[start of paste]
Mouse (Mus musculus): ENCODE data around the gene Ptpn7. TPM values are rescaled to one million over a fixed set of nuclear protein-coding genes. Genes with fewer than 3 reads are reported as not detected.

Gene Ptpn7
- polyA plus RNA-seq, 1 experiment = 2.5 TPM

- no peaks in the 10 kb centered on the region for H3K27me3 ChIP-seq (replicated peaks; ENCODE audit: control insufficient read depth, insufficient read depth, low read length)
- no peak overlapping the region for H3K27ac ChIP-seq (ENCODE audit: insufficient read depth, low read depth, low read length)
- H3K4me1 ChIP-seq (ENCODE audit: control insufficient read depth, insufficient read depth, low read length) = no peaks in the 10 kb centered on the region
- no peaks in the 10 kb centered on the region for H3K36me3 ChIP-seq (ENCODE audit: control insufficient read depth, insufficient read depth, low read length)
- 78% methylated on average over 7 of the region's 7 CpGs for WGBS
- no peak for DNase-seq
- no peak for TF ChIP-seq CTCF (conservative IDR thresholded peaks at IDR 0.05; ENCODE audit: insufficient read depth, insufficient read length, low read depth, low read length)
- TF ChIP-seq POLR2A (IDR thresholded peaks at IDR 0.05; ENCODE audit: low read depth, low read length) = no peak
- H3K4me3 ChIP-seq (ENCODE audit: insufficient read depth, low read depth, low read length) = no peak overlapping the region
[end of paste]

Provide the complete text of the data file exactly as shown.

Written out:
Mouse (Mus musculus): ENCODE data around the gene Ptpn7. TPM values are rescaled to one million over a fixed set of nuclear protein-coding genes. Genes with fewer than 3 reads are reported as not detected.

Gene Ptpn7
- polyA plus RNA-seq, 1 experiment = 2.5 TPM

- no peaks in the 10 kb centered on the region for H3K27me3 ChIP-seq (replicated peaks; ENCODE audit: control insufficient read depth, insufficient read depth, low read length)
- no peak overlapping the region for H3K27ac ChIP-seq (ENCODE audit: insufficient read depth, low read depth, low read length)
- H3K4me1 ChIP-seq (ENCODE audit: control insufficient read depth, insufficient read depth, low read length) = no peaks in the 10 kb centered on the region
- no peaks in the 10 kb centered on the region for H3K36me3 ChIP-seq (ENCODE audit: control insufficient read depth, insufficient read depth, low read length)
- 78% methylated on average over 7 of the region's 7 CpGs for WGBS
- no peak for DNase-seq
- no peak for TF ChIP-seq CTCF (conservative IDR thresholded peaks at IDR 0.05; ENCODE audit: insufficient read depth, insufficient read length, low read depth, low read length)
- TF ChIP-seq POLR2A (IDR thresholded peaks at IDR 0.05; ENCODE audit: low read depth, low read length) = no peak
- H3K4me3 ChIP-seq (ENCODE audit: insufficient read depth, low read depth, low read length) = no peak overlapping the region